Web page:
The amount claimed for the year 1903, it is insisted, had not accrued at the time of the adjudication in bankruptcy, which was on April 23, 1903, the return being made on May 2, 1903, and the assessment was not made until July 1, 1903; but the annual return, required to be made to the board on or before the first Tuesday in May, is upon the basis of the capital stock issued and outstanding the first of January preceding the making of the return. The Bankrupt Act requires the payment of all taxes legally due and owing. We think the tax thus assessed upon that basis was legally due and owing, although not collectible until after the adjudication.
We reach the conclusion that, under the Bankruptcy Act, these taxes, in the amounts hereinbefore indicated, were entitled to preferential payment in favor of the State of New Jersey, and that the circuit court of appeals erred in reaching a contrary conclusion.
Its judgment will be
Reversed, and the cause will be remanded to the district court for further proceedings in conformity with this opinion.
MR. JUSTICE HARLAN (with whom concurred MR. CHIEF JUSTICE FULLER and MR. JUSTICE PECKHAM) dissenting:
THE CHIEF JUSTICE, MR. JUSTICE PECKHAM, and myself dissent from the opinion of the Court. In our judgment the "taxes" owing by a bankrupt to a state -- which § 64a of the Bankruptcy Act provides shall be paid in advance of the payment of dividends to creditors -- do not embrace an "annual license fee or franchise tax" (the words of the New Jersey statute) which strictly is not a property tax, but only an exaction by the state for the privilege given to a corporation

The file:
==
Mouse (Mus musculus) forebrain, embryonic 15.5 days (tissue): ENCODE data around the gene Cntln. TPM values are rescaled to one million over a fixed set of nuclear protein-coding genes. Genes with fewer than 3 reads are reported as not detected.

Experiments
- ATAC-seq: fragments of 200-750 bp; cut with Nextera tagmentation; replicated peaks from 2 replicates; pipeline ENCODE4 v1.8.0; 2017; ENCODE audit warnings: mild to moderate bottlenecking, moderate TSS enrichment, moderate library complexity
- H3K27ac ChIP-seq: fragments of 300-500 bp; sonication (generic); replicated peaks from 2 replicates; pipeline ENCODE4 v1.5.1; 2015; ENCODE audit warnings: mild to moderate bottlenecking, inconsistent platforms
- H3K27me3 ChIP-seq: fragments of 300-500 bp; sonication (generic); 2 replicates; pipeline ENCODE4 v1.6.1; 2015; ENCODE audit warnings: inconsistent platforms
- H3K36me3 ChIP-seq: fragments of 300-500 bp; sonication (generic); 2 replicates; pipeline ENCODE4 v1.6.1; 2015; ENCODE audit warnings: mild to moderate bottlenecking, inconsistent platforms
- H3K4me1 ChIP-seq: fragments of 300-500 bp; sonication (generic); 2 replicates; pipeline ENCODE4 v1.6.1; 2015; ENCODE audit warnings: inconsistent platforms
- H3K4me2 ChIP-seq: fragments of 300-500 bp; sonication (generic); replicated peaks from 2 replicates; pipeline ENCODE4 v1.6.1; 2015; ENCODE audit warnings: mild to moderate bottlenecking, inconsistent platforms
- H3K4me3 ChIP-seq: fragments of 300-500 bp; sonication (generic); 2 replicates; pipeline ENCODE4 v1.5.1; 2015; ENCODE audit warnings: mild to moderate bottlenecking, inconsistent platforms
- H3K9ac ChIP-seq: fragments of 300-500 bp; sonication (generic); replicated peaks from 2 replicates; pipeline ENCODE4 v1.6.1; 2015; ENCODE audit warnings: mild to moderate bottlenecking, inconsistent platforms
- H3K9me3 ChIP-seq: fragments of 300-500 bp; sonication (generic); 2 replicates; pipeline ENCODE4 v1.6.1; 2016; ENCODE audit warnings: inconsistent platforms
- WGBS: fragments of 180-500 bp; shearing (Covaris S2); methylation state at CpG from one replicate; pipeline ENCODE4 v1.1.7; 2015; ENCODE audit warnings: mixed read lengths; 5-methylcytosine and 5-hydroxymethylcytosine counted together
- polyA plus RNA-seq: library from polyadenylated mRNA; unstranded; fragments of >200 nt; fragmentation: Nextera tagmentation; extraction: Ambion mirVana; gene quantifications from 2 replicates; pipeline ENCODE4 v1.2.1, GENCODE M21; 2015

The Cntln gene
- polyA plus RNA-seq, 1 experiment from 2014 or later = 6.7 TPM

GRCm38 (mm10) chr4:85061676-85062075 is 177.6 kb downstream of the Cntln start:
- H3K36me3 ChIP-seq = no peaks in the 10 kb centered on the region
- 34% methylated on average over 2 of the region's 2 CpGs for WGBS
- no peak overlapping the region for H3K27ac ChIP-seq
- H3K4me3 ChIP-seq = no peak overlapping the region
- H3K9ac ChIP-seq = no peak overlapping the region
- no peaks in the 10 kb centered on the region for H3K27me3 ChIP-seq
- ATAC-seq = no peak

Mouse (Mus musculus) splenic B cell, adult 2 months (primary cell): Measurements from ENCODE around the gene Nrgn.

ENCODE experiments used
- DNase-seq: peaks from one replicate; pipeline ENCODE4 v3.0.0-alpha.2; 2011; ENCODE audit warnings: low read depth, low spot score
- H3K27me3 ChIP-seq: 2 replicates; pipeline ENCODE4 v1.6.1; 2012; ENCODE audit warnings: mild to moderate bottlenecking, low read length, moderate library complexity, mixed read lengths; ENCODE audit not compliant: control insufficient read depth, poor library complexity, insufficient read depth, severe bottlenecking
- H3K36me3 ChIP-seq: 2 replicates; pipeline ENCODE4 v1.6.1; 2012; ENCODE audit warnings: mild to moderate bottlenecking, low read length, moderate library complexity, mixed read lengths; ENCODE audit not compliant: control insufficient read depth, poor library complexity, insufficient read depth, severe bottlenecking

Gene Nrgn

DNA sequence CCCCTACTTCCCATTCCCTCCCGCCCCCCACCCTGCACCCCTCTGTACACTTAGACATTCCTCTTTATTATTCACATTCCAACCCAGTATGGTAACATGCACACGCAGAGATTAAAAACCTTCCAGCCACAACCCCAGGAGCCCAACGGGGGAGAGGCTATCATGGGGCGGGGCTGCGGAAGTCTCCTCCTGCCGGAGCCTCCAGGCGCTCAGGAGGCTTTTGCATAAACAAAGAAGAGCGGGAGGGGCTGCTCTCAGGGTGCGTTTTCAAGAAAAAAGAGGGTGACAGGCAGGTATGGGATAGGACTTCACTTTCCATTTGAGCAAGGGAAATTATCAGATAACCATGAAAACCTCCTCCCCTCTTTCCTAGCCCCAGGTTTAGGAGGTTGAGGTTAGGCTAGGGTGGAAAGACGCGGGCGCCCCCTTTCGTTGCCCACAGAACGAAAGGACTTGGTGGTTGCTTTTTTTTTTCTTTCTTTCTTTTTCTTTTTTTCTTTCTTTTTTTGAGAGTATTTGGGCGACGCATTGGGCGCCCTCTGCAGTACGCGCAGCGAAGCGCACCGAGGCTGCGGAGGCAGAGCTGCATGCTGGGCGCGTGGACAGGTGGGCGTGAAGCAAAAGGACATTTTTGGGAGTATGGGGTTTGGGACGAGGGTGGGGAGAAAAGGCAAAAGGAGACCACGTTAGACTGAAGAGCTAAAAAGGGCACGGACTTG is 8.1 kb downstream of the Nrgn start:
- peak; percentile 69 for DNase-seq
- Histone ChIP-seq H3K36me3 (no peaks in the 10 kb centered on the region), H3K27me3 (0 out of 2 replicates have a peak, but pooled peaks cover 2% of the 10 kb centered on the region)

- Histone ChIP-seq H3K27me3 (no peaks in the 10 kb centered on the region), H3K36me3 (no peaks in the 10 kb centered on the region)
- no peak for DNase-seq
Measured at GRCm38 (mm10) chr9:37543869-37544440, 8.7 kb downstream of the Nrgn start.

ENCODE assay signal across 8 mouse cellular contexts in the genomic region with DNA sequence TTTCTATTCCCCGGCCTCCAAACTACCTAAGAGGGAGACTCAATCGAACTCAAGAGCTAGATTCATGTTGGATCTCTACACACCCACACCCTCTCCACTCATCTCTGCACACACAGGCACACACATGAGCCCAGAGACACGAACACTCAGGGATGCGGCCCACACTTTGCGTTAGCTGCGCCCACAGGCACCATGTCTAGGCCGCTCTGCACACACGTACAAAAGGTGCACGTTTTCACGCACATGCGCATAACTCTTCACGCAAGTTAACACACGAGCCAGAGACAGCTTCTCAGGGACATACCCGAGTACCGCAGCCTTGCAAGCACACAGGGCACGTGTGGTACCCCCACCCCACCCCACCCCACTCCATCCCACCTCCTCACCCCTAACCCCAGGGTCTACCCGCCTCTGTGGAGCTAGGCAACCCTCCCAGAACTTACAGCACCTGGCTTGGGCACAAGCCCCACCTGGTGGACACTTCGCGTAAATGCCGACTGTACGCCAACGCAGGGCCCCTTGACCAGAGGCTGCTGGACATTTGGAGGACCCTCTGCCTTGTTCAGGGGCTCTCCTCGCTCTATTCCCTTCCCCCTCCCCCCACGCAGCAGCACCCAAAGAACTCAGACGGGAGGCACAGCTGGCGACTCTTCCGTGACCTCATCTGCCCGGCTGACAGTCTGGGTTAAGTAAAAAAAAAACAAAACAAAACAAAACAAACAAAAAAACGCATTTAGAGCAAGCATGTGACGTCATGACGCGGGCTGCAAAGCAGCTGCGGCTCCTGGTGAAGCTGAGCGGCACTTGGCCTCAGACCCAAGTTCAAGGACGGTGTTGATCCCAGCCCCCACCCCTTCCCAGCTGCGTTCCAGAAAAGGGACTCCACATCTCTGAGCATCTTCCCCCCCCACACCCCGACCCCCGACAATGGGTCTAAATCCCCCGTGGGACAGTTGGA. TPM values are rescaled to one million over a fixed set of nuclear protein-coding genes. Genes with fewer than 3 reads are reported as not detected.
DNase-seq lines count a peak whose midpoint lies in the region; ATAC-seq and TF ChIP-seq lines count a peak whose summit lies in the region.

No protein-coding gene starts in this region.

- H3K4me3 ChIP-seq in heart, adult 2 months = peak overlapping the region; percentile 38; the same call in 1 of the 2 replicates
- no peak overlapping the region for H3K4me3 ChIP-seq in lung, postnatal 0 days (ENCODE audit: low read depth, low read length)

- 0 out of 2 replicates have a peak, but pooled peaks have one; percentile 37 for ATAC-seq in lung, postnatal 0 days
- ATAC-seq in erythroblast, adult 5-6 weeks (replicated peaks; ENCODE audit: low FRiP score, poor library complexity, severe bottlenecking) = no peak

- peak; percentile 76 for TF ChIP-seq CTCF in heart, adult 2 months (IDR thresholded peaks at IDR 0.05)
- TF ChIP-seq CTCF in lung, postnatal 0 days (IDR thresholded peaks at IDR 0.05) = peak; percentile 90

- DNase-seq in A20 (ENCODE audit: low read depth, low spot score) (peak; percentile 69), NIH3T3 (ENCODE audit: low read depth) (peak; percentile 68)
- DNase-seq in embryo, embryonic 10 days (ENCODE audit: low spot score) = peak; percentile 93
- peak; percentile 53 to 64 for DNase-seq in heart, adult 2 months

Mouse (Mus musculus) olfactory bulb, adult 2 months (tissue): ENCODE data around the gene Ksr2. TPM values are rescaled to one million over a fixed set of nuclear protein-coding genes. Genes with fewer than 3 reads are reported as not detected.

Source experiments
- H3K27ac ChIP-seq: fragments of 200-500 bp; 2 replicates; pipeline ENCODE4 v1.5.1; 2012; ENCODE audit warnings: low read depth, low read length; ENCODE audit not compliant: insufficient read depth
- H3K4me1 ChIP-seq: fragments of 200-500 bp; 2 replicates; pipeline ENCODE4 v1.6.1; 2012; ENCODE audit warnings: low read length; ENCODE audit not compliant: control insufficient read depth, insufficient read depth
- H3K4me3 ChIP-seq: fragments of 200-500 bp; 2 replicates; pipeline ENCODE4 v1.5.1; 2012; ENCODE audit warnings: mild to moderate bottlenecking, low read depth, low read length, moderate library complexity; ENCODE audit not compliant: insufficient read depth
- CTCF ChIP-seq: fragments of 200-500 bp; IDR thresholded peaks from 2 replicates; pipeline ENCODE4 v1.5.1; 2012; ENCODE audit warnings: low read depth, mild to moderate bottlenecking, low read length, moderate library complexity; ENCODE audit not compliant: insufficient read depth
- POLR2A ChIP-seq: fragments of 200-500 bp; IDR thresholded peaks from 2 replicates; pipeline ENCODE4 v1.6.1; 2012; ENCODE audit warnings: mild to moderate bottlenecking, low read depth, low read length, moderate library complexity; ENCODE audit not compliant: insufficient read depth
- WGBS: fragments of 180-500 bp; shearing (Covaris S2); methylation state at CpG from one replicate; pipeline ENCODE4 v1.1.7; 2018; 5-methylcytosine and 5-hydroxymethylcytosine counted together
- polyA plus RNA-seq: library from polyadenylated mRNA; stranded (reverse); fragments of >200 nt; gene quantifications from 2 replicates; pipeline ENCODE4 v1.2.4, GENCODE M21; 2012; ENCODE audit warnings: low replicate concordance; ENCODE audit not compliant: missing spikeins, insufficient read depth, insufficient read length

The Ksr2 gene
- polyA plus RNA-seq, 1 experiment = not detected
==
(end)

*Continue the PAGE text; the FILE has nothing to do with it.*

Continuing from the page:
to do certain business under its charter. We think the Bankruptcy Act should be so construed. It cannot be otherwise construed without doing gross injustice to those creditors of the bankrupt corporation who have business transactions with it at its place of business. Here, the bankrupt corporation did no business in New Jersey. So far as appears, it did not have nor expect to have any connection with that state except to become incorporated under its laws. It had its seat of operations and all its tangible property in the State of Illinois. It had no property in New Jersey. Its scheme was to get a charter from New Jersey and then go to another state for purposes of its business. We do not think that Congress intended that, in the distribution of the assets of a bankrupt, preference should be given to the claims of a state which have their origin in, and are wholly based upon, a bargain with the state whereby certain privileges are granted in exchange for certain payments -- privileges which the state may grant or withhold at pleasure. In our opinion, the word "taxes" in the Bankruptcy Act was intended to embrace only burdens or charges imposed in invitum, and which were in their nature and in reality "taxes," as distinguished from governmental exactions for privileges granted. The claim of New Jersey, whatever its true amount, should not be given priority, but should be placed upon the same footing with claims of other creditors. This view is consistent with the act of Congress.